Ten companies that are developing relevant and accessible jobtech solutions that connect young people to work have been named as the inaugural cohort by the Jobtech Alliance.
These companies will take part in two new initiatives and have access to funding and mentorship as well as participate in two new programs.
Last October, Disrupt Africa covered the introduction of the Jobtech Alliance, an ecosystem-building project around inclusive jobtech in Africa led by Mercy Corps and BFA Global. The initiative aims to foster an environment where entrepreneurs can build platforms that provide users with opportunities for decent work while also being inclusive and delivering quality livelihoods.
The partnership has introduced two initiatives, the Catalyst Jobtech Accelerator and the Jobtech Innovation Lab, to assist online communities that link people to jobs that help them support themselves.
The accelerator will give the businesses the resources they need to expand their initiatives over the course of a six-month program, including US$200,000 in grant cash, custom venture development support, and access to industry experts. The participating businesses total four.
The Jobtech Innovation Lab will work with six businesses over the course of the coming year to support their efforts to develop new goods or services, expand and add more jobs, support their commercial growth strategy and gender-focused business strategy, enhance their operations to better deliver services, expand into new markets, or lower barriers to entry for underrepresented groups, particularly young women and refugees.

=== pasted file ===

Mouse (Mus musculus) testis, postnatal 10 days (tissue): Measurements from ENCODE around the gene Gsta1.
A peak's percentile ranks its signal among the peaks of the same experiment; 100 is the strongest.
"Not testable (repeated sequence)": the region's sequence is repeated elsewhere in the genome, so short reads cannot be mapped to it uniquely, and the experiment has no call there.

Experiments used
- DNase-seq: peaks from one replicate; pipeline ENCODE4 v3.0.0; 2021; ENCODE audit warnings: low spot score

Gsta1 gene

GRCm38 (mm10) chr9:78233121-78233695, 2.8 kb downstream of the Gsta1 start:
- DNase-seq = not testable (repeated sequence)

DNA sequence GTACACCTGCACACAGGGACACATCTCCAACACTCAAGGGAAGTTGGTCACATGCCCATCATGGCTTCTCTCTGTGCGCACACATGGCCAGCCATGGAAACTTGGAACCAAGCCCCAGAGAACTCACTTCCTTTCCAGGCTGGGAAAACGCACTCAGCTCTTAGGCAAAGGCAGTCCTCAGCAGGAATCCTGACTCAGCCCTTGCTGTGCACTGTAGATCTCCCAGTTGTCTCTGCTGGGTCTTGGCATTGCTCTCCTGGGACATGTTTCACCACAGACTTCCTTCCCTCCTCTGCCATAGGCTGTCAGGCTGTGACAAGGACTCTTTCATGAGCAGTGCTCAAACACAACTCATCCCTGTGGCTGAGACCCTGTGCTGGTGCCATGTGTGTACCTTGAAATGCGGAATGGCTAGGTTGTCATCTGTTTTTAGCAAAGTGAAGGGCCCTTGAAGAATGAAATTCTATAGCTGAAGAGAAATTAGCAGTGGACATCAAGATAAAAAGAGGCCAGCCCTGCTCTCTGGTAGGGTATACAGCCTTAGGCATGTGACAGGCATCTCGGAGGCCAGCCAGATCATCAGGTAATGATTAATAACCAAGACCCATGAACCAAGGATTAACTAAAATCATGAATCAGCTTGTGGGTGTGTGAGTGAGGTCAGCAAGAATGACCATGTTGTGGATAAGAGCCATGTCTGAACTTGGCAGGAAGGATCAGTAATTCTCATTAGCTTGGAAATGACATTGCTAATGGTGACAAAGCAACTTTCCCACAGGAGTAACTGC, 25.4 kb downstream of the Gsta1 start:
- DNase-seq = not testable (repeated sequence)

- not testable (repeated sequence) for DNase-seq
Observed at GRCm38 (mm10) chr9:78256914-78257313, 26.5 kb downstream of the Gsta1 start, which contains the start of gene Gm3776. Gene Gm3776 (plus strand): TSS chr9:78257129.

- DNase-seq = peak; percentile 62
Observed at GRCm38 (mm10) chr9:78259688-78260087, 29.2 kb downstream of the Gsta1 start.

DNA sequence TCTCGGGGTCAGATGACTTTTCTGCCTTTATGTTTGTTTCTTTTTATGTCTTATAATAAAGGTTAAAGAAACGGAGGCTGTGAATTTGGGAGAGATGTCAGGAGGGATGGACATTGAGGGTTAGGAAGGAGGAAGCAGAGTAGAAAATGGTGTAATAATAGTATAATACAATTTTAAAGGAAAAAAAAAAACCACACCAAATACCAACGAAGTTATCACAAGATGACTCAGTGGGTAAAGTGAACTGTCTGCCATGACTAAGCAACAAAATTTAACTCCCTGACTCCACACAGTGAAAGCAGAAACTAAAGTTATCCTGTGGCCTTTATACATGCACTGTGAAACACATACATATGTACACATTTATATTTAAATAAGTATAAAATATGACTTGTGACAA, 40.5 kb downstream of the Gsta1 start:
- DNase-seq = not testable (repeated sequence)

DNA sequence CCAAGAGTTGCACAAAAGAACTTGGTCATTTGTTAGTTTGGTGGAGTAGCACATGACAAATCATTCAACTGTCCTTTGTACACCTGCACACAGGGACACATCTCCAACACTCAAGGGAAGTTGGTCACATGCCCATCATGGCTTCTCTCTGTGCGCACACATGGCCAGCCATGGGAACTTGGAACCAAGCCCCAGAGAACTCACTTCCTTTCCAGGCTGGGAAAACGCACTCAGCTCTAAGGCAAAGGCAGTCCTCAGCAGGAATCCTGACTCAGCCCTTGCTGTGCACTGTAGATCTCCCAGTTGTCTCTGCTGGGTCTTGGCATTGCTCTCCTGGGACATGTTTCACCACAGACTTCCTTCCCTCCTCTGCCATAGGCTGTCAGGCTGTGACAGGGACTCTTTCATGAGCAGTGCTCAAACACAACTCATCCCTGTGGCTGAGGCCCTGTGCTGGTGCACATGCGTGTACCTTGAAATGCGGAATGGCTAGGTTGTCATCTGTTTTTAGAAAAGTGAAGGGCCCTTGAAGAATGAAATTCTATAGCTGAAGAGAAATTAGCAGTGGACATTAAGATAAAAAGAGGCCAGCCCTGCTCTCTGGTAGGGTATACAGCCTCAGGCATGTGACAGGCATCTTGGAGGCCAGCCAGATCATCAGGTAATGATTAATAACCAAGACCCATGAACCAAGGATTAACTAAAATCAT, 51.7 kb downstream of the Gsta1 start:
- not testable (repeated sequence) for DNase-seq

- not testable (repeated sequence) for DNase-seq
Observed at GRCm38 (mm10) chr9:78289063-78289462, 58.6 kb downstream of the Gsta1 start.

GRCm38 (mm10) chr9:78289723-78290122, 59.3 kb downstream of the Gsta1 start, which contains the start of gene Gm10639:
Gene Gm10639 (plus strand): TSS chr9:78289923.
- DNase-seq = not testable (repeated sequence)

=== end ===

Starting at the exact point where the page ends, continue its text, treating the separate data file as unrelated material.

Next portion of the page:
The four businesses that have been chosen to take part in the Catalyst Jobtech Accelerator are Fitted from Nigeria, a digital platform that uses machine learning to eliminate inefficiencies in the custom tailoring industry, Jemla from Ethiopia, a B2B e-commerce wholesale platform that enables informal retailers to access a wide range of FMCG products, Mon Artisan from the Ivory Coast, a skill-on-demand digital platform for artisans and gig workers in the informal sector, and Tana.
“It’s exciting to kick-off the first cohort of the Catalyst Jobtech Accelerator and continue implementing our acceleration work in the fintech and digital commerce space. Our collaboration with Mercy Corps through the Jobtech Alliance will enable us to support platforms in Africa,” said Michelle Hassan, co-director of Jobtech Alliance.
Jumia Uganda, with its sales agent program JForce, Kenya’s Power, which provides workers with digital financial services, Mauritius’ on-demand market intelligence platform Rwazi, Nigeria’s Scrapays, a platform for waste management, Ghana’s Tendo, which links wholesalers and resellers, and Kenya’s Wowzi, a multi-channel digital advertising marketplace, are the six businesses chosen to take part in the Jobtech Innovation Lab.
Paul Breloff, a member of the Jobtech Alliance Steering Group, said of the Jobtech Innovation Lab, “We are not going to solve the problem of youth unemployment in Africa with any one jobtech platform.” “But these platforms teach us about what works and where to go in this emerging sector by investing at the tip of the spear, in innovation and experimentation,” the author says.